#### Major effects as edges are removed

Major effects as edges are removed

The effective dimension can increase because removing a fixed fraction of edges has more effect on the interior of a geodesic than the exterior

In[]:=

Range[10]

Out[]=

{1,2,3,4,5,6,7,8,9,10}

In[]:=

GridGraph[{10,10}]

Out[]=

In[]:=

DiscretizeRegion[Rectangle[]]

Out[]=

In[]:=

ResourceFunction["FlatManifoldToGraph"][2,.2,200]["SpatialGraph"]

Out[]=

In[]:=

ResourceFunction["FlatManifoldToGraph"][2,.15,200]["SpatialGraph"]

Out[]=

In[]:=

Graphics[Point[RandomPoint[Rectangle[],200]]]

Out[]=

In[]:=

NearestNeighborGraph[RandomPoint[Rectangle[],200],{All,.15}]

Out[]=

In[]:=

RandomGraph[{100,400}]

Out[]=

In[]:=

Table[NearestNeighborGraph[RandomPoint[Rectangle[],200],{All,f}],{f,.05,.25,.05}]

Out[]=

,

,

,

,

When we estimate dimension or curvature, we are computing V(r) .... we can do this with rmin < r < rmax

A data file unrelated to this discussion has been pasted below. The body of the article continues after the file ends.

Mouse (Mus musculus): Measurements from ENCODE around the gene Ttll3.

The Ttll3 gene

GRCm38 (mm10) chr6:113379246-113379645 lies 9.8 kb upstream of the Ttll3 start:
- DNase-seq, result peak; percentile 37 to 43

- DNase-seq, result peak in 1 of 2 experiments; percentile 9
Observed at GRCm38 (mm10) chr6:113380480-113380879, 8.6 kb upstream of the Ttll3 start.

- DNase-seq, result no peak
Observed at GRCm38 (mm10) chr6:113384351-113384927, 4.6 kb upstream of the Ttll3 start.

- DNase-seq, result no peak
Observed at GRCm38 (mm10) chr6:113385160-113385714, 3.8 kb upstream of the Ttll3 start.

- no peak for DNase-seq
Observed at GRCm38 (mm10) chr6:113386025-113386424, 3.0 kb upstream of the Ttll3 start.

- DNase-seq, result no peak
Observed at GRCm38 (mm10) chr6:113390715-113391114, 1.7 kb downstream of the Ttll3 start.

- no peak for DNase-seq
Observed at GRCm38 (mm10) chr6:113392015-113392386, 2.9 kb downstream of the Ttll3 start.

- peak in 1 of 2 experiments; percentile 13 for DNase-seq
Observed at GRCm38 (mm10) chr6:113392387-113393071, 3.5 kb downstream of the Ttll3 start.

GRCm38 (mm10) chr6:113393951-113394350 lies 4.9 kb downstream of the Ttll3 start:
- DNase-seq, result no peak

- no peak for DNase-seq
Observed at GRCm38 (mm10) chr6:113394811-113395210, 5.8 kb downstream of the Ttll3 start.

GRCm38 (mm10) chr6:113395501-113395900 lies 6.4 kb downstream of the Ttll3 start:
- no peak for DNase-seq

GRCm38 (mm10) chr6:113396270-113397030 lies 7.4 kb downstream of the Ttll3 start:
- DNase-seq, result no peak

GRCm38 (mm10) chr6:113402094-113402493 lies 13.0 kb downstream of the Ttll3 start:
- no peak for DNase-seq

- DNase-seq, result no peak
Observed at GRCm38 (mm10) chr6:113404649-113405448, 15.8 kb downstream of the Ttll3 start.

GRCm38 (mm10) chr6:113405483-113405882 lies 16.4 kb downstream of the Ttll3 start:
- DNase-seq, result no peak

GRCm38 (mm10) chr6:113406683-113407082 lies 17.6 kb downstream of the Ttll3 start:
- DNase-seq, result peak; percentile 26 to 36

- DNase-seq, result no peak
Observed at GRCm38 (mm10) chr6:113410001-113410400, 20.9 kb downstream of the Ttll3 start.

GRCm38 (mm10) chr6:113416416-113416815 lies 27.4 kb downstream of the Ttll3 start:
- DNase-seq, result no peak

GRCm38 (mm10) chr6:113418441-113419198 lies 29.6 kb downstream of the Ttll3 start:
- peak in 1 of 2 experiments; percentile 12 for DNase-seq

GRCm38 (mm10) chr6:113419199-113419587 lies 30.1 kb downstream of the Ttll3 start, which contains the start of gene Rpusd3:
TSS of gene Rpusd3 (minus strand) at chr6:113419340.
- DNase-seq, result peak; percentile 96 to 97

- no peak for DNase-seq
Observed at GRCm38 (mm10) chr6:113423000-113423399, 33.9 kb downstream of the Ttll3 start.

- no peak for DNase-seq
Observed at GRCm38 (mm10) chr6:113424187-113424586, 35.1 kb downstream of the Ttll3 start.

Analog of RipleyK for graph distance....

We need it to be above the percolation threshold where there is an infinite cluster with probability 1.

#### Percolation in graphs

Percolation in graphs

#### The case of a torus graph

The case of a torus graph

#### Effective mean field theory

Effective mean field theory

Fraction f of edges have been removed....

Geodesic ball volume r^d

Assume it’s “manifold like” : i.e.

d[f]

d[t]

#### Dimension measurement

Dimension measurement